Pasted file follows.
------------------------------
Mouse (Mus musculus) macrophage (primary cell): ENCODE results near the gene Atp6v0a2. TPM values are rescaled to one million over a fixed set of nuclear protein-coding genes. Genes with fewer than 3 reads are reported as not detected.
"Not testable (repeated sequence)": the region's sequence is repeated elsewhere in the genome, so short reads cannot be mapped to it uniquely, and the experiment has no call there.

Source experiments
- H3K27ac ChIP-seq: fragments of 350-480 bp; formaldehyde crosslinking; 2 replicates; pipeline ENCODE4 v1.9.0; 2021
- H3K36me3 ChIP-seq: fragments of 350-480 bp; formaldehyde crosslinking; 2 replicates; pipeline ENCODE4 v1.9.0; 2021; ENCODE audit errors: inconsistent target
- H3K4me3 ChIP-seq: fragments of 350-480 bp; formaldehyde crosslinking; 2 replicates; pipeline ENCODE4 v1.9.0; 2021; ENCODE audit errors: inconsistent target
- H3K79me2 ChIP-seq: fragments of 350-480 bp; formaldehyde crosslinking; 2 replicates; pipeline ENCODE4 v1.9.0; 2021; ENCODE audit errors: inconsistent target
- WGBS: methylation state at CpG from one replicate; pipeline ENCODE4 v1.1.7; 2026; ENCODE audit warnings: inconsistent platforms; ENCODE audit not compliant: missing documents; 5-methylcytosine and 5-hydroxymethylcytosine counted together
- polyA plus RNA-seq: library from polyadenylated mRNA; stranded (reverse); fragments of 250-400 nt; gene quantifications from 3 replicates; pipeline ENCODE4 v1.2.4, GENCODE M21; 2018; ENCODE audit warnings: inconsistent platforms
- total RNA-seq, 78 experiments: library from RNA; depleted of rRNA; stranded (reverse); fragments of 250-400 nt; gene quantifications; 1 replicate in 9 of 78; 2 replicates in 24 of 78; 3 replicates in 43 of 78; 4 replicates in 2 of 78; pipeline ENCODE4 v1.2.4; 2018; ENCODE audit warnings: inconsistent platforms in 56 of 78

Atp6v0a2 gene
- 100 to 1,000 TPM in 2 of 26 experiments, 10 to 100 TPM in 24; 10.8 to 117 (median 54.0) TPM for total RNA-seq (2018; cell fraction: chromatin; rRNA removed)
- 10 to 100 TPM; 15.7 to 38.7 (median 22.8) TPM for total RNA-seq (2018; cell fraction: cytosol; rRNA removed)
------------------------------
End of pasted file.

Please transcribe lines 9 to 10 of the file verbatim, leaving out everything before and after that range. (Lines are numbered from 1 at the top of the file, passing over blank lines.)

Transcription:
- polyA plus RNA-seq: library from polyadenylated mRNA; stranded (reverse); fragments of 250-400 nt; gene quantifications from 3 replicates; pipeline ENCODE4 v1.2.4, GENCODE M21; 2018; ENCODE audit warnings: inconsistent platforms
- total RNA-seq, 78 experiments: library from RNA; depleted of rRNA; stranded (reverse); fragments of 250-400 nt; gene quantifications; 1 replicate in 9 of 78; 2 replicates in 24 of 78; 3 replicates in 43 of 78; 4 replicates in 2 of 78; pipeline ENCODE4 v1.2.4; 2018; ENCODE audit warnings: inconsistent platforms in 56 of 78